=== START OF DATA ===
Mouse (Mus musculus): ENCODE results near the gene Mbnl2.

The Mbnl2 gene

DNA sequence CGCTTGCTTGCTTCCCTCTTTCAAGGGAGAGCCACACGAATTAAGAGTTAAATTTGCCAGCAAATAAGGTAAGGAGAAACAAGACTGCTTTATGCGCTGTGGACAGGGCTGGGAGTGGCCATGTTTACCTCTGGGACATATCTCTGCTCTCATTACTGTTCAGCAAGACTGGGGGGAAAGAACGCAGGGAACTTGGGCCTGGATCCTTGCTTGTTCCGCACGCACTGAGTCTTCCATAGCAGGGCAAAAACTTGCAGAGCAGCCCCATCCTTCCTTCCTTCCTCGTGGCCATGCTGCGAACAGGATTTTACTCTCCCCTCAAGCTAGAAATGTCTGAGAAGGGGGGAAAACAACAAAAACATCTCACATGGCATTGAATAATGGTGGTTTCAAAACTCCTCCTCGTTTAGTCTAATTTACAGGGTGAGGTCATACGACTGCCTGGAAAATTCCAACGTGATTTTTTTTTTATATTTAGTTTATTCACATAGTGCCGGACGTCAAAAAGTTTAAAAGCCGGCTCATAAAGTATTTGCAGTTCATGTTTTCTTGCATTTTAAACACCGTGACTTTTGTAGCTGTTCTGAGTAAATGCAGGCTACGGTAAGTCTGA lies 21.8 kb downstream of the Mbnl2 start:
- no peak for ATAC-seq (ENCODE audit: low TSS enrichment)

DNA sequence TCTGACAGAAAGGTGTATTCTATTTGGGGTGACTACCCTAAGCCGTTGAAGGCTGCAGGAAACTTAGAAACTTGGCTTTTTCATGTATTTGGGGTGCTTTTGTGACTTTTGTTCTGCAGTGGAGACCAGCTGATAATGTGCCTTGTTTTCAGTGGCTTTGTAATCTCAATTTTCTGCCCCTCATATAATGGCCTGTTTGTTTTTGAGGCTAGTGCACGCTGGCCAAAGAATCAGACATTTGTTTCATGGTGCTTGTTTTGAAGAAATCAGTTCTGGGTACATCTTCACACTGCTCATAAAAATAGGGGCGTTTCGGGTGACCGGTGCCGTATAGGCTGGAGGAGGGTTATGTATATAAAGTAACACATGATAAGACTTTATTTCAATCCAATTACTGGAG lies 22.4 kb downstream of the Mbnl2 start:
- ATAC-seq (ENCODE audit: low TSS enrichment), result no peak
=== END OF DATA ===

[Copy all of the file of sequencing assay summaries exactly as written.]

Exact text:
Mouse (Mus musculus): ENCODE results near the gene Mbnl2.

The Mbnl2 gene

DNA sequence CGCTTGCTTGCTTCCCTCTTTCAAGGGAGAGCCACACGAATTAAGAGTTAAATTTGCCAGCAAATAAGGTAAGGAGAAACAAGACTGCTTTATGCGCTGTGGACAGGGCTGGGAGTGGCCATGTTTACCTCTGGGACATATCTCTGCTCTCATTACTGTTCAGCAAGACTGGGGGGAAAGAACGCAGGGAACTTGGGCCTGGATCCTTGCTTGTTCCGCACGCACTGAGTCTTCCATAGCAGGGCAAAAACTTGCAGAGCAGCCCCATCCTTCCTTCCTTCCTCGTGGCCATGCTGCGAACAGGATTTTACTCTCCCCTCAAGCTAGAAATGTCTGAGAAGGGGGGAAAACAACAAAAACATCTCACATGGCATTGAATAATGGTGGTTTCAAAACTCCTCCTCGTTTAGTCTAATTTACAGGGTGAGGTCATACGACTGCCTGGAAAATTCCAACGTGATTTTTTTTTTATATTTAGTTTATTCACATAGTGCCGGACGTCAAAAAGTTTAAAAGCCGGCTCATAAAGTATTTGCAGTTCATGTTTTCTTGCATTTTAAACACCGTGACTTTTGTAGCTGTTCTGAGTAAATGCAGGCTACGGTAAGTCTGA lies 21.8 kb downstream of the Mbnl2 start:
- no peak for ATAC-seq (ENCODE audit: low TSS enrichment)

DNA sequence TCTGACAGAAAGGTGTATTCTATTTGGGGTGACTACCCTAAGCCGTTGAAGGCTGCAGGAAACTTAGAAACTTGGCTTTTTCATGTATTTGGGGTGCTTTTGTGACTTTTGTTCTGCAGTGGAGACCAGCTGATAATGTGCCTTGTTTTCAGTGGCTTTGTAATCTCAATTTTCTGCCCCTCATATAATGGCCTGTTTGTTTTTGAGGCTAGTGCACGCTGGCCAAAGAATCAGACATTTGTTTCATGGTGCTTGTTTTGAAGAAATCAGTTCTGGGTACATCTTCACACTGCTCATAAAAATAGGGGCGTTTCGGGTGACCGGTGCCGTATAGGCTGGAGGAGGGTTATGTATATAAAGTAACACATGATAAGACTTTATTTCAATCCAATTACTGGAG lies 22.4 kb downstream of the Mbnl2 start:
- ATAC-seq (ENCODE audit: low TSS enrichment), result no peak